How do I become a Volunteer Education Advocate?
Once a volunteer has completed the training, they will be contacted by Legal Aid Center staff regarding a child who needs a Volunteer Education Advocate. If the volunteer is interested in becoming the Volunteer Education Advocate for the child, Legal Aid Center staff will prepare a court order signed by a judge giving the volunteer the authority to be the Volunteer Education Advocate for the child. Information on how to get started as a Volunteer Education Advocate and how to initiate contact with the child’s school will be provided to volunteers. Legal Aid Center will then provide ongoing support and training to Volunteer Education Advocates.
What are the duties of a Volunteer Education Advocate?
Volunteer Education Advocates represent their child in all matters related to identification, assessment, educational placement, and provision of free appropriate public education (FAPE). This advocacy includes attending Individualized Education Program (IEP) meetings, disciplinary meetings, and due process hearings pertaining to the child. Educational Surrogate Parents must be notified of all educational decisions and all meetings that pertain to a child’s special education services.
Volunteer Education Advocates are required to keep in touch with the child’s Child and Family Team (support team for children in the foster care system), the child’s school, and Legal Aid Center to ensure that the child’s disability-related needs are being met.
Volunteer Education Advocates have no responsibility for the care, maintenance, financial support, or physical care of the child and aren't liable for actions taken in good faith on behalf of the student in protecting the educational rights of the student.
What rights to information and educational documents do Volunteer Education Advocates have?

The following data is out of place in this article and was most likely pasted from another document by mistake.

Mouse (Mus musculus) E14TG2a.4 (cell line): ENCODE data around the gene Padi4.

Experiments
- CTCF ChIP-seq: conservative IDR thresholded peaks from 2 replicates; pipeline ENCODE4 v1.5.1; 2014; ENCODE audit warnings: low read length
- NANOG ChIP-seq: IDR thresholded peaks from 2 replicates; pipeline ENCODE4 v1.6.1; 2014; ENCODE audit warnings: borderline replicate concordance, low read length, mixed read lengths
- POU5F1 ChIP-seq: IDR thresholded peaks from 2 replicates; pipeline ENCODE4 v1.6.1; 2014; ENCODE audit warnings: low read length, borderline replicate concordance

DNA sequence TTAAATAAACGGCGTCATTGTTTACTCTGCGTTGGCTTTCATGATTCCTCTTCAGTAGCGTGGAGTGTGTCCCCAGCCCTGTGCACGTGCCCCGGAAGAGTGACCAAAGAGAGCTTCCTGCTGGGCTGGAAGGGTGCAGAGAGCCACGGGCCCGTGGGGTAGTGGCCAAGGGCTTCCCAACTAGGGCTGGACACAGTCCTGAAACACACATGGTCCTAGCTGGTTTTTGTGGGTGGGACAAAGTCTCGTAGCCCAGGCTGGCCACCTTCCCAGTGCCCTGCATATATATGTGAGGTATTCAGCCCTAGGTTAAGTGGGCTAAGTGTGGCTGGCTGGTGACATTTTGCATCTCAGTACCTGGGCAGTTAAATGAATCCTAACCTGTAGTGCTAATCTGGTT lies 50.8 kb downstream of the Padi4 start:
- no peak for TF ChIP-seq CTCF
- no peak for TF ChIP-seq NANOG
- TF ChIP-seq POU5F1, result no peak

Volunteer Education Advocates have all the same rights as natural parents and guardians in all aspects of the special education process and can make all of the decisions that are made by a child’s parents. They include the right to:
- Access and review educational records and progress reports regarding the child’s education.
- Request, consent to, or refuse a child’s special education evaluation(s).
- Receive written and verbal interpretations of the child’s special education evaluations and special education Individualized Education Program (IEP) documents.
- Participate in the development and amendment of the IEP document.
- Request an independent educational evaluation if a child was denied eligibility for special education services.
- Challenge the recommendations of a school by requesting a due process hearing.
- Participate in parent-teacher conferences and in the disciplinary process.
What is the time commitment of a Volunteer Education Advocate?
The time and effort it takes to be a Volunteer Education Advocate is approximately 25 hours throughout the school year. Volunteer Education Advocates must be willing to put in the time necessary to adequately represent the best interests of the child in the special education process.
What are the criteria for becoming a Volunteer Education Advocate?
Special education law only recognizes a parent, foster parent, relative, or Volunteer Education Advocate as parties who may advocate for a child’s special education needs. A person employed by an agency who is involved in the child’s care or education (e.g., anyone working for the local school district, Department of Education, or child welfare agencies) or any person who cannot represent a child’s best interests may not make special education related decisions for that child, nor become a Volunteer Education Advocate.
Can the child’s caseworker, social worker, or therapist make decisions regarding the child’s special education services?
No. In accordance with the law, a person employed by an agency who is involved in the child’s care may not make special education related decisions for that child.